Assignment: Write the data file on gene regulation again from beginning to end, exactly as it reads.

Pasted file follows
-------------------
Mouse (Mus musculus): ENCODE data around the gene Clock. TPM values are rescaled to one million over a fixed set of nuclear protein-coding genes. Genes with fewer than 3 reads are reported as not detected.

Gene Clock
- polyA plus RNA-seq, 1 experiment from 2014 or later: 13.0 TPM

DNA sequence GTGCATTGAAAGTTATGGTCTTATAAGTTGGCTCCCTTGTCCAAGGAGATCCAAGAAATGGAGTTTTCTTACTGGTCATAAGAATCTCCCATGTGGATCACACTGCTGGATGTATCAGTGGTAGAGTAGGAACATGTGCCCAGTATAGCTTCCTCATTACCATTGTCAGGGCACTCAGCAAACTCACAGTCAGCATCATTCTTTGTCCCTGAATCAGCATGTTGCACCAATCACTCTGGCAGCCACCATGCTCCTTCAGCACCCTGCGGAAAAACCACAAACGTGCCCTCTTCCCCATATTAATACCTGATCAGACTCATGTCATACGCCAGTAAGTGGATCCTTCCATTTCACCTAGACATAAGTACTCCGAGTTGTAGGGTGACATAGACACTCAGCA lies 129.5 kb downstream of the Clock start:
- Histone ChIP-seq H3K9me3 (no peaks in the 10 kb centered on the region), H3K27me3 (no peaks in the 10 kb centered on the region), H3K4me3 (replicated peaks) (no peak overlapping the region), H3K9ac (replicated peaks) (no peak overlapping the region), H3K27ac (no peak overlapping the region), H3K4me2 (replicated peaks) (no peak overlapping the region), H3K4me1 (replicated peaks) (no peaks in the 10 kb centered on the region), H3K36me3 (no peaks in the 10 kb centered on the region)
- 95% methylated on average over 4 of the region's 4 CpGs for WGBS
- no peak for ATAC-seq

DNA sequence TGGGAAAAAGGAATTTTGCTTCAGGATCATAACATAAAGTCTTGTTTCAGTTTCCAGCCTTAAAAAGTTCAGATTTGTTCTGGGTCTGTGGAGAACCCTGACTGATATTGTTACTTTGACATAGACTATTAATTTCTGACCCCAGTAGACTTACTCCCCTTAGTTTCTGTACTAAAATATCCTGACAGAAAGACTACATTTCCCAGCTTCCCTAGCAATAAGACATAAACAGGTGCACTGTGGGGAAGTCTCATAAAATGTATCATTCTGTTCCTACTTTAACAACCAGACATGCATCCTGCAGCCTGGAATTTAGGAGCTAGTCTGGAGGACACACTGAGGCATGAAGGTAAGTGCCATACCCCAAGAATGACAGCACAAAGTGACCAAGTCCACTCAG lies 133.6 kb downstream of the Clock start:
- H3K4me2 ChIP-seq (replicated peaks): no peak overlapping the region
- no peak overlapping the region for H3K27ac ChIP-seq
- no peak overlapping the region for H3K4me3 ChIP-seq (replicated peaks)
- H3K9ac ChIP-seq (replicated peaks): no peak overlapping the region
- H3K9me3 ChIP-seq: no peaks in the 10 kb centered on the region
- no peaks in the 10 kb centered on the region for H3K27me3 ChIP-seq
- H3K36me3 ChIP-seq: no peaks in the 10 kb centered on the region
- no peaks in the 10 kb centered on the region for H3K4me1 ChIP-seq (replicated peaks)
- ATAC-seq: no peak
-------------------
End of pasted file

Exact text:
Mouse (Mus musculus): ENCODE data around the gene Clock. TPM values are rescaled to one million over a fixed set of nuclear protein-coding genes. Genes with fewer than 3 reads are reported as not detected.

Gene Clock
- polyA plus RNA-seq, 1 experiment from 2014 or later: 13.0 TPM

DNA sequence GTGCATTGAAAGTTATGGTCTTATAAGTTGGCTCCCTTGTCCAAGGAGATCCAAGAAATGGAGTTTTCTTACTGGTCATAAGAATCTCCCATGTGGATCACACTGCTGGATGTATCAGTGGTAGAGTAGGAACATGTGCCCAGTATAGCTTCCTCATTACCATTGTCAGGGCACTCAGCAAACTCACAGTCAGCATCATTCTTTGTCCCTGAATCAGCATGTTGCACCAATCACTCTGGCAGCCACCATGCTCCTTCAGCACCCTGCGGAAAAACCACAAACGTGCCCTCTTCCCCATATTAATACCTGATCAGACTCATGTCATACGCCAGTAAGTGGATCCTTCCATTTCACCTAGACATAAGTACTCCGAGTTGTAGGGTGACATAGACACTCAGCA lies 129.5 kb downstream of the Clock start:
- Histone ChIP-seq H3K9me3 (no peaks in the 10 kb centered on the region), H3K27me3 (no peaks in the 10 kb centered on the region), H3K4me3 (replicated peaks) (no peak overlapping the region), H3K9ac (replicated peaks) (no peak overlapping the region), H3K27ac (no peak overlapping the region), H3K4me2 (replicated peaks) (no peak overlapping the region), H3K4me1 (replicated peaks) (no peaks in the 10 kb centered on the region), H3K36me3 (no peaks in the 10 kb centered on the region)
- 95% methylated on average over 4 of the region's 4 CpGs for WGBS
- no peak for ATAC-seq

DNA sequence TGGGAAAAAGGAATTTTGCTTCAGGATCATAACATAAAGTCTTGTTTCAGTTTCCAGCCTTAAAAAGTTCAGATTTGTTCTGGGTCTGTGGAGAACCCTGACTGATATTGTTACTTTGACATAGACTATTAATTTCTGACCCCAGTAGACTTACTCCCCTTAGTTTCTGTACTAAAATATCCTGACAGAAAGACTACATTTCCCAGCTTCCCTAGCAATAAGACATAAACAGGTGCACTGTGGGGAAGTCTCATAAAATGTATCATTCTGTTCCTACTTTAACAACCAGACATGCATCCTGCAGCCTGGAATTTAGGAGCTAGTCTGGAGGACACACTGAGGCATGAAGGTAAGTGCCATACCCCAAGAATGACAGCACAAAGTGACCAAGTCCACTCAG lies 133.6 kb downstream of the Clock start:
- H3K4me2 ChIP-seq (replicated peaks): no peak overlapping the region
- no peak overlapping the region for H3K27ac ChIP-seq
- no peak overlapping the region for H3K4me3 ChIP-seq (replicated peaks)
- H3K9ac ChIP-seq (replicated peaks): no peak overlapping the region
- H3K9me3 ChIP-seq: no peaks in the 10 kb centered on the region
- no peaks in the 10 kb centered on the region for H3K27me3 ChIP-seq
- H3K36me3 ChIP-seq: no peaks in the 10 kb centered on the region
- no peaks in the 10 kb centered on the region for H3K4me1 ChIP-seq (replicated peaks)
- ATAC-seq: no peak